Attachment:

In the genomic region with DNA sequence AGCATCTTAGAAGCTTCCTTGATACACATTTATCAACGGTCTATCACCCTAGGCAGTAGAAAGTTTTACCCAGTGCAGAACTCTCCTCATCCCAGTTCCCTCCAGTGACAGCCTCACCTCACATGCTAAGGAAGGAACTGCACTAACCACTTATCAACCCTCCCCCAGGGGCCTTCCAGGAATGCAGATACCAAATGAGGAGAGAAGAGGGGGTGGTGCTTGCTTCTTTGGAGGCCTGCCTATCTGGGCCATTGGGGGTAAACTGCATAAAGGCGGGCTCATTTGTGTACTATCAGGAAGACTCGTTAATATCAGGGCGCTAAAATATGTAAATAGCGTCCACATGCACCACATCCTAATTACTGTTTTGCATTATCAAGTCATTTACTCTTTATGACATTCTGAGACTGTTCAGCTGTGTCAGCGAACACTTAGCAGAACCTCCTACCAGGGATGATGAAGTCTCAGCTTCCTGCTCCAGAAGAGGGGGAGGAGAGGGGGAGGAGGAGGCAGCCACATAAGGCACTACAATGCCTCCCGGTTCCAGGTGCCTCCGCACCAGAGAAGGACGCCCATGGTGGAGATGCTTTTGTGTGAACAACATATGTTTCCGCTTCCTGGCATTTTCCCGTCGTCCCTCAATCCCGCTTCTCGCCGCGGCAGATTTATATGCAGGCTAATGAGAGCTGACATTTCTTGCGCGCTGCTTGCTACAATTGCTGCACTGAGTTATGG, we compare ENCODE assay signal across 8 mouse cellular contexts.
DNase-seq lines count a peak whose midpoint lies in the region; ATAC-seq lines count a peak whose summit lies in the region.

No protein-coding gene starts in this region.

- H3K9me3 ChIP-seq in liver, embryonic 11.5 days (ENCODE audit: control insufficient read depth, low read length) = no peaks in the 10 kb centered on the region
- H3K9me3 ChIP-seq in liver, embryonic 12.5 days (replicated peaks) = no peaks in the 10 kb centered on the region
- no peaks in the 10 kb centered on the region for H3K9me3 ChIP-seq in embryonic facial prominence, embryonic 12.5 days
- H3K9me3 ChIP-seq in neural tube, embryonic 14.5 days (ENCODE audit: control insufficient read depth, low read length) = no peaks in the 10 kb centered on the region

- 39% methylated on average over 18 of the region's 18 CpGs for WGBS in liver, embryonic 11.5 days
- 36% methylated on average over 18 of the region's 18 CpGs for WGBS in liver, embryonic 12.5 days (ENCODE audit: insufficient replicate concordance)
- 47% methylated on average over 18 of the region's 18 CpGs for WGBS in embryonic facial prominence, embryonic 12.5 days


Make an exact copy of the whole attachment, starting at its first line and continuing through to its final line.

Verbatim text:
In the genomic region with DNA sequence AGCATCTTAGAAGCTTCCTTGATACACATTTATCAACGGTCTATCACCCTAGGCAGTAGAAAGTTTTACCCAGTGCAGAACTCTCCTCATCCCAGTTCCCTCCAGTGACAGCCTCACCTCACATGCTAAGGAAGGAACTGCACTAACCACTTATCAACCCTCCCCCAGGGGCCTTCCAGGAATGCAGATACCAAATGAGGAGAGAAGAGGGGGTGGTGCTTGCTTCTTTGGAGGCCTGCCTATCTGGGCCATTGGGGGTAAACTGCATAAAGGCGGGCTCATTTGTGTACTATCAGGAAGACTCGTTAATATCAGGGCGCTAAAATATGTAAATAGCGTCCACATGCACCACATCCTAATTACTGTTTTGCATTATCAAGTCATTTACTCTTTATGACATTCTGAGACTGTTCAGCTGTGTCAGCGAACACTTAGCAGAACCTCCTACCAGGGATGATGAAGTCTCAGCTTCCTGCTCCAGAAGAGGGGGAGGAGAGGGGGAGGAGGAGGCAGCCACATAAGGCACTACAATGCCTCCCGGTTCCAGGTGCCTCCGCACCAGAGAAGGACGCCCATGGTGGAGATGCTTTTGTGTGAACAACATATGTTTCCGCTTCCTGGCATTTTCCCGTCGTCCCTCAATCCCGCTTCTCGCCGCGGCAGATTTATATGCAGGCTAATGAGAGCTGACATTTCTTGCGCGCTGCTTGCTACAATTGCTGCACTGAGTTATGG, we compare ENCODE assay signal across 8 mouse cellular contexts.
DNase-seq lines count a peak whose midpoint lies in the region; ATAC-seq lines count a peak whose summit lies in the region.

No protein-coding gene starts in this region.

- H3K9me3 ChIP-seq in liver, embryonic 11.5 days (ENCODE audit: control insufficient read depth, low read length) = no peaks in the 10 kb centered on the region
- H3K9me3 ChIP-seq in liver, embryonic 12.5 days (replicated peaks) = no peaks in the 10 kb centered on the region
- no peaks in the 10 kb centered on the region for H3K9me3 ChIP-seq in embryonic facial prominence, embryonic 12.5 days
- H3K9me3 ChIP-seq in neural tube, embryonic 14.5 days (ENCODE audit: control insufficient read depth, low read length) = no peaks in the 10 kb centered on the region

- 39% methylated on average over 18 of the region's 18 CpGs for WGBS in liver, embryonic 11.5 days
- 36% methylated on average over 18 of the region's 18 CpGs for WGBS in liver, embryonic 12.5 days (ENCODE audit: insufficient replicate concordance)
- 47% methylated on average over 18 of the region's 18 CpGs for WGBS in embryonic facial prominence, embryonic 12.5 days